This year, the farmers bought just 1.2 tons of Bt. Cotton seed because it came late. However, Dr Phiri said from now till March 2021, they would target to sell up to seven tons with the enthusiasm he saw in the farmers, adding that they are ready for that because once they realise the potentials of the seeds, they would go for it the more.

With cotton picking up again, stakeholders are mounting pressure on the federal government to revive the textile and garment industries.

Mr Kwajaffa Hamma, Director-General of the Textile Manufacturers Association of Nigeria, told Daily Trust that the federal government must make concerted efforts to revive the moribund textile industries in the country if farmers are to make more money and millions of jobs will be created for the youth.
“If you revive the textile industries, then everything will be more available, but now we are producing cotton and don’t know which textile to sell to; that is an issue,” he said.
The textile and garment union wants government through the Central Bank Nigeria (CBN) to get the list of the comatose textile industries and those that have shut down to discuss modalities to revive them.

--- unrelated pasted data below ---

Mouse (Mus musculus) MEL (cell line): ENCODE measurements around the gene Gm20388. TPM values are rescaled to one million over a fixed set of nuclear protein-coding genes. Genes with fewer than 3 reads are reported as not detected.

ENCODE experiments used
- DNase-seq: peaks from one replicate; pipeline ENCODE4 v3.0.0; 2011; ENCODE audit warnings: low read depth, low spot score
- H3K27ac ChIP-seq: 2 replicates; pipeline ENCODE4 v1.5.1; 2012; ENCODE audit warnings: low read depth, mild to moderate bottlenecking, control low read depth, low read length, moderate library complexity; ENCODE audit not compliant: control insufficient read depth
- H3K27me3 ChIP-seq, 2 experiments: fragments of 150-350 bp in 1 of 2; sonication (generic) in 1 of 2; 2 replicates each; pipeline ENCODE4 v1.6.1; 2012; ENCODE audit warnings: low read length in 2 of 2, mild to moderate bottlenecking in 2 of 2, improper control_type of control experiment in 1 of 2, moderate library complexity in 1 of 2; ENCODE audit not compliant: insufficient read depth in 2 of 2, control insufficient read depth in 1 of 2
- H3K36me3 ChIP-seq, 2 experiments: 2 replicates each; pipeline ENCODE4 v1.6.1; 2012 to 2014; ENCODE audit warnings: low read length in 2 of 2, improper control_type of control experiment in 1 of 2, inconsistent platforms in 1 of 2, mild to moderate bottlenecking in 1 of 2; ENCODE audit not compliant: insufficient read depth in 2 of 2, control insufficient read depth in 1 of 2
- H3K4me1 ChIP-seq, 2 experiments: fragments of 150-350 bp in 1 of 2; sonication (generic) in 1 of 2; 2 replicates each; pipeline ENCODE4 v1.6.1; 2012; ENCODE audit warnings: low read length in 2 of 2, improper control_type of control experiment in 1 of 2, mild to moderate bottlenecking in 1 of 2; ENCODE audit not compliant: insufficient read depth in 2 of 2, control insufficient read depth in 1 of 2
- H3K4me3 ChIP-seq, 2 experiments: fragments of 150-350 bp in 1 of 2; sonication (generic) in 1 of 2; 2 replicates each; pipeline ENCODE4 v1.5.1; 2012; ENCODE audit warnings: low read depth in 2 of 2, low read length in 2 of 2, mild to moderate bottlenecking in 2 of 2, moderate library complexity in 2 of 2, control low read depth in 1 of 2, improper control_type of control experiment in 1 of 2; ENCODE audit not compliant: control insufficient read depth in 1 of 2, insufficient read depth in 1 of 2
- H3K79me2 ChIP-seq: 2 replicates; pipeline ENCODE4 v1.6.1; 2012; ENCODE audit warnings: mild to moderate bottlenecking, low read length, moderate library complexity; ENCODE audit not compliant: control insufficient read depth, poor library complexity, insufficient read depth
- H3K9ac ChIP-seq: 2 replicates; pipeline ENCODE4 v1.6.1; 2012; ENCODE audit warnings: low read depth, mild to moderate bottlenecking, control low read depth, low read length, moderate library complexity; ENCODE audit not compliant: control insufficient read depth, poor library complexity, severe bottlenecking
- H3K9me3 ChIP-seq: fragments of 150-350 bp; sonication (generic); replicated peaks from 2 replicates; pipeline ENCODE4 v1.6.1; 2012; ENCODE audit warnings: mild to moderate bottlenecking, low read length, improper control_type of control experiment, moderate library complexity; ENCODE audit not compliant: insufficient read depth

Mr Kwajaffa said the Bank of Industry (BoI) and the CBN should fund the industries to acquire modern technology of producing high-quality fabrics, not only for the country’s consumption but also for export.

On its part, the Raw Materials Research and Development Council (RMRDC), has described the declining performance of the Cotton, Textiles and Garment (CTG) sector in Nigeria as extremely worrisome.

The agency said it was disheartening to note that out of the 54 ginneries available in Nigeria, only 22 are functioning at very low capacity utilization.

The capacity of the existing ginneries is about 650,000 tons of seed cotton but the current production is less than 60,000 ton per annum representing about 10% capacity utilization.

The trend affected the cotton value chain development culminating in the closure of 83 textile industries from 1995 to date.

The DG of the RMRDC, Professor Ibrahim Hussaini Doko, said the effects of these include job loss and unemployment and loss in foreign exchange earnings.

In the 1970s to the 1990s, the Nigerian textile industry accounted for about 25 per cent of the Manufacturing Value Added (MVA) of the economy as the largest employer of labour.

The sector employed about 650,000 people during its glorious era, in the 1970s to 1980s.

With the new energy and biotechnology introduced into cotton production, experts want government to look at ways of reviving the local industries.

One way to do that, they say, is to impose import restriction and local content for all fabrics used in thousands of schools, the armed forces and other para-military institutions such as the Customs Service, Correctional Service, Immigration Service, Civil Defence Corps, etc.